But does the Covenant take us to this Romanized Anglicanism? I assert what I have argued here many times before that the answer is "No." To try to summarise those arguments: the Covenant does not institute a Curia, a Magisterium, let alone a Pope, but it does inaugurate a means for resolving differences between member churches on matters one such church cares enough about to make a complaint, and it does so on the basis of some agreement together on what we hold in common.

Where are we left if we do not agree to the Covenant? Again, recalling some past posts here, it is my view that the Covenant is ineffective if we have some 6-8 or more member churches formally refusing to adopt it. With Scotland's No we are getting closer to that, so this question is lively. What is left? Not much in my view. We are left with a Communion which will have refused to grow closer together, thus reasserting the paramount value of individual autonomy for member churches, and, despite pleasant talk about wanting to do more things together and talk more, no means to establish what our common life is. nor to demur when that common life is undermined by yet another stage in the diversification of Anglicanism.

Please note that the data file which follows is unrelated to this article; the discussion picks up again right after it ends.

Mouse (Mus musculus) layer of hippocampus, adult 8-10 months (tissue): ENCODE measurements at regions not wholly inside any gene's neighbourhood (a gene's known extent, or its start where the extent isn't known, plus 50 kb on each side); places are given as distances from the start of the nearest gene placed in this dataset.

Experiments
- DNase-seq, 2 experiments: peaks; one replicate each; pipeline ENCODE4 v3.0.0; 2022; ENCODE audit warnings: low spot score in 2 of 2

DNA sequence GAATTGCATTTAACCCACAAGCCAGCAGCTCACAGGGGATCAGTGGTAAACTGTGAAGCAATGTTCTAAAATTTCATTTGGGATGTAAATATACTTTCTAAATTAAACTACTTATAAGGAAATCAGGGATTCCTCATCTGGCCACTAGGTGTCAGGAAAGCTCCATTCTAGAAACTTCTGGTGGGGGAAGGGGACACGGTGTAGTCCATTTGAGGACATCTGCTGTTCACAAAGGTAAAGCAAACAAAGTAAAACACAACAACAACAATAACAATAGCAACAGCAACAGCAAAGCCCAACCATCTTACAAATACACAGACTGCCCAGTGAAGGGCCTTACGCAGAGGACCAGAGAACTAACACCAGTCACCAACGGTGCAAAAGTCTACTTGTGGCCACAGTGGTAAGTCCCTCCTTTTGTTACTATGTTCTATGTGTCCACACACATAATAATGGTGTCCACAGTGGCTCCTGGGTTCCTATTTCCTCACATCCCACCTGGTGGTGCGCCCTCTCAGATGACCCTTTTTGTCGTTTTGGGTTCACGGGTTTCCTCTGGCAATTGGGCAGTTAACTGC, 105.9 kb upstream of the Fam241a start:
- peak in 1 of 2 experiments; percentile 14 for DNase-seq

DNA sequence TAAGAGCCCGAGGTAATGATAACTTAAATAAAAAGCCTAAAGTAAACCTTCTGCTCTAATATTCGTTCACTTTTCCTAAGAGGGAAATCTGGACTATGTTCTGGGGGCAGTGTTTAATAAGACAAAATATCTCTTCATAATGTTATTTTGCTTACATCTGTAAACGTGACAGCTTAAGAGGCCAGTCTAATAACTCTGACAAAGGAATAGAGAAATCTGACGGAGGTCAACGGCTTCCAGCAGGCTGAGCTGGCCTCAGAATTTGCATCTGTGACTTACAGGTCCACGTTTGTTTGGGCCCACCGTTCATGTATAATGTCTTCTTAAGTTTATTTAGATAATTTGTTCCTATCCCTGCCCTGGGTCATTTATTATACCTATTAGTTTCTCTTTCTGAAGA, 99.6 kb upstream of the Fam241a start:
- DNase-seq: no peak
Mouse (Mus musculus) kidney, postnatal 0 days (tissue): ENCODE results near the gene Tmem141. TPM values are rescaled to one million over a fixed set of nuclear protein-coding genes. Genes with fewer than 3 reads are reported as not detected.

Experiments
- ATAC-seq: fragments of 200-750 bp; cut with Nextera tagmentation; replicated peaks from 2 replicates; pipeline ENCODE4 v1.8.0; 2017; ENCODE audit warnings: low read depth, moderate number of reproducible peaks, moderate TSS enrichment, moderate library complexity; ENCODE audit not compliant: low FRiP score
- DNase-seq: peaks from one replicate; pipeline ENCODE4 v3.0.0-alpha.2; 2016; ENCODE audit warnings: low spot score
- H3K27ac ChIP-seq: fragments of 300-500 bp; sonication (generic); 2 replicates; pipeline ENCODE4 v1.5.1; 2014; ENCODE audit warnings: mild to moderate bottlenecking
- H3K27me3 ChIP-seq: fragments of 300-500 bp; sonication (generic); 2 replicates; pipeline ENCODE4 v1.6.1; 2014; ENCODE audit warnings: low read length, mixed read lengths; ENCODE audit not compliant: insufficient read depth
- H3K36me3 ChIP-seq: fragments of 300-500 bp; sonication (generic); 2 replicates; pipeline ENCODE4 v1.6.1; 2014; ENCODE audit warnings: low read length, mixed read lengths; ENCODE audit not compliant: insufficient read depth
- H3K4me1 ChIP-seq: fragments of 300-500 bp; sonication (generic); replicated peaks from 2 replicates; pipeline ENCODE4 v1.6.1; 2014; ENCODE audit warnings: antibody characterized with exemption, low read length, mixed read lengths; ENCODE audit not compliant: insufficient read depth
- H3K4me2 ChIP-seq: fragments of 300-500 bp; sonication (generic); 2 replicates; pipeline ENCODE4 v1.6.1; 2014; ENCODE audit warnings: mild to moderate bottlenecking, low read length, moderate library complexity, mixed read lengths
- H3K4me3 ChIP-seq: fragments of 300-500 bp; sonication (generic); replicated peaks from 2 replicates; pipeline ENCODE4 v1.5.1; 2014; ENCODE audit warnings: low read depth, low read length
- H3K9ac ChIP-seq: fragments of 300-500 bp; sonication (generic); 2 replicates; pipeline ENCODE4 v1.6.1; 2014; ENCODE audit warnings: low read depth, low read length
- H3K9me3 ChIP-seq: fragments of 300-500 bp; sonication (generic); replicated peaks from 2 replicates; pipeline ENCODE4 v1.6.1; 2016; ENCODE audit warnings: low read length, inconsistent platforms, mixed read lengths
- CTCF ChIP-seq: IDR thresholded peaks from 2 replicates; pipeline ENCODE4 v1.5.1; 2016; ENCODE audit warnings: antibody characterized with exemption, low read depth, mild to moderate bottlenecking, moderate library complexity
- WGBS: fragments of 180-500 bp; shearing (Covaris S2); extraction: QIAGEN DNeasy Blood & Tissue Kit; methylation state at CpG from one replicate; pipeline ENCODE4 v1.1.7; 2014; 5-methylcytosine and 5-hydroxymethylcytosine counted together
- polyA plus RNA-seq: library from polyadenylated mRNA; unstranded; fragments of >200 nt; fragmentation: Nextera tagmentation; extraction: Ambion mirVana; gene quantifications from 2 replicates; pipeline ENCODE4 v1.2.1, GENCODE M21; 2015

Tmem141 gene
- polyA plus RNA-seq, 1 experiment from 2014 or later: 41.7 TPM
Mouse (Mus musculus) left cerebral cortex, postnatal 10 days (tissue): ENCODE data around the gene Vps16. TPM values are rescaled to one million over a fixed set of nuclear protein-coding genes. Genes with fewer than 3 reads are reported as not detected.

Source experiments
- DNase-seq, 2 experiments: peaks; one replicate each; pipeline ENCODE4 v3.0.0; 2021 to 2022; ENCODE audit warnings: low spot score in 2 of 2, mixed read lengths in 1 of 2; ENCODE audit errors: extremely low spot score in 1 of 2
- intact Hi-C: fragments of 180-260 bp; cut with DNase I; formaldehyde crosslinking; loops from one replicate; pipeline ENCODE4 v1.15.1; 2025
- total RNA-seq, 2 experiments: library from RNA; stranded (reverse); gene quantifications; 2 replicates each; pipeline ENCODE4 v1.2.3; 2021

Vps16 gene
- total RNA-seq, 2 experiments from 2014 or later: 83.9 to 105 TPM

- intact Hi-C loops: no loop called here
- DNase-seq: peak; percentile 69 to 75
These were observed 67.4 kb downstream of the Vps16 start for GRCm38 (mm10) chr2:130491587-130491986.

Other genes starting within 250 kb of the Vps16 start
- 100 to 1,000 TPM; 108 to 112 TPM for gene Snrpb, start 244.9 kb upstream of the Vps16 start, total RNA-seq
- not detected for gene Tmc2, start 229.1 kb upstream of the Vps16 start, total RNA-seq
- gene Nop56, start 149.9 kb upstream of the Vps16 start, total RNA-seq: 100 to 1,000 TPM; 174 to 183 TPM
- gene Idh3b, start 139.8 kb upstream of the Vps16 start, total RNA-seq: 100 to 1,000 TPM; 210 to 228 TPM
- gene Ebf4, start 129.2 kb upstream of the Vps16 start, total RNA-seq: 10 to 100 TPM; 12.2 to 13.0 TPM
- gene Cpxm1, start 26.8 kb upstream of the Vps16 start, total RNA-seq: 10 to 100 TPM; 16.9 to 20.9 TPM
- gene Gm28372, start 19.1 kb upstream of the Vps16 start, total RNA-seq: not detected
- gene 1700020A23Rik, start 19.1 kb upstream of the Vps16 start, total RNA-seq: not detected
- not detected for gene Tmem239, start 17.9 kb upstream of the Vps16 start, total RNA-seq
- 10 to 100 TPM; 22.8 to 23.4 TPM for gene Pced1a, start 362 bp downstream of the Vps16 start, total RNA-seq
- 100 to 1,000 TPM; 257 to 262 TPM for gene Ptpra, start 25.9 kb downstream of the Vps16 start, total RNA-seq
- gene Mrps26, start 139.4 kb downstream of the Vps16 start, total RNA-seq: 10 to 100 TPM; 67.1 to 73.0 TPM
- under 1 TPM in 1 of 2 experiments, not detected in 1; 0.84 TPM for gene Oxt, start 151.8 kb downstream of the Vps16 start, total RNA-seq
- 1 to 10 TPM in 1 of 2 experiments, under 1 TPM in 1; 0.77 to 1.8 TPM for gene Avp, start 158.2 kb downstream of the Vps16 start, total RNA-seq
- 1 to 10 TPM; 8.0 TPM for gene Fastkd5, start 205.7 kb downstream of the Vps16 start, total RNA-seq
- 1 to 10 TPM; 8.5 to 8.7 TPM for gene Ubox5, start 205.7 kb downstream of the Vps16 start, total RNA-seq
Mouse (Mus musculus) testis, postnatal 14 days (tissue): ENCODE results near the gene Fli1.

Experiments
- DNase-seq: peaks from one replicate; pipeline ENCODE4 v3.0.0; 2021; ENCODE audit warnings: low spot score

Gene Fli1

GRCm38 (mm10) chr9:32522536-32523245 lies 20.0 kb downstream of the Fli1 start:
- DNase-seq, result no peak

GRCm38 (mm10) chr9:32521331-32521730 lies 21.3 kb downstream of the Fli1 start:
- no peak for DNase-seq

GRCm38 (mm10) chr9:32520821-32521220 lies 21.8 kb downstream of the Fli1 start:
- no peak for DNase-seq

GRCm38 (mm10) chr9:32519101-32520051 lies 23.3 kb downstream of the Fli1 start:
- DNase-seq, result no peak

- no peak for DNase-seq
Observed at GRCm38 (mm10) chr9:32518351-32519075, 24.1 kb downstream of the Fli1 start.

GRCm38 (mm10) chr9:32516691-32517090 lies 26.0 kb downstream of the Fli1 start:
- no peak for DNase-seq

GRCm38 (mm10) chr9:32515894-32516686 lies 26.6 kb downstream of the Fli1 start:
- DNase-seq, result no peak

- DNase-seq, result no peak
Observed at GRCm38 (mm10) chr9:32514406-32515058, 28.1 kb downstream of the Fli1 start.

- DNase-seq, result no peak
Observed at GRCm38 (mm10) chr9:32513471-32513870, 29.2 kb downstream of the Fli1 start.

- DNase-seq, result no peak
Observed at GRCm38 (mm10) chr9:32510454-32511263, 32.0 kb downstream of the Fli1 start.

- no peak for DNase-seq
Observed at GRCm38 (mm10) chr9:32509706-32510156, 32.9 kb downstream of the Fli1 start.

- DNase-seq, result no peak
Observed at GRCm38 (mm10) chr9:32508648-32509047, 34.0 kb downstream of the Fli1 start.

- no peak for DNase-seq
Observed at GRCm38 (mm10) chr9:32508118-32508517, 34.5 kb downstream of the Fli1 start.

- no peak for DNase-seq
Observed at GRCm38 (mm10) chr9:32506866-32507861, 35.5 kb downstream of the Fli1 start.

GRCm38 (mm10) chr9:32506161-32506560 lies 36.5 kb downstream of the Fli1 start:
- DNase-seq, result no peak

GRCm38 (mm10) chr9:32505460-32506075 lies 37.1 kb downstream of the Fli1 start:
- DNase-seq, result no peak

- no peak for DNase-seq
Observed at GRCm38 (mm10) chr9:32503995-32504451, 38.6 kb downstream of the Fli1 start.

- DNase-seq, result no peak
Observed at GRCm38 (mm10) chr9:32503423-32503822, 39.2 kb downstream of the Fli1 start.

I suggest the Roman Catholic church has a somewhat bleak future to it if it cannot engage better with life as we find it rather than life as we wish it to be - an engagement as the blogger James Robert reminds us which should be driven more by the question of What Jesus would do than the question of what canon law means.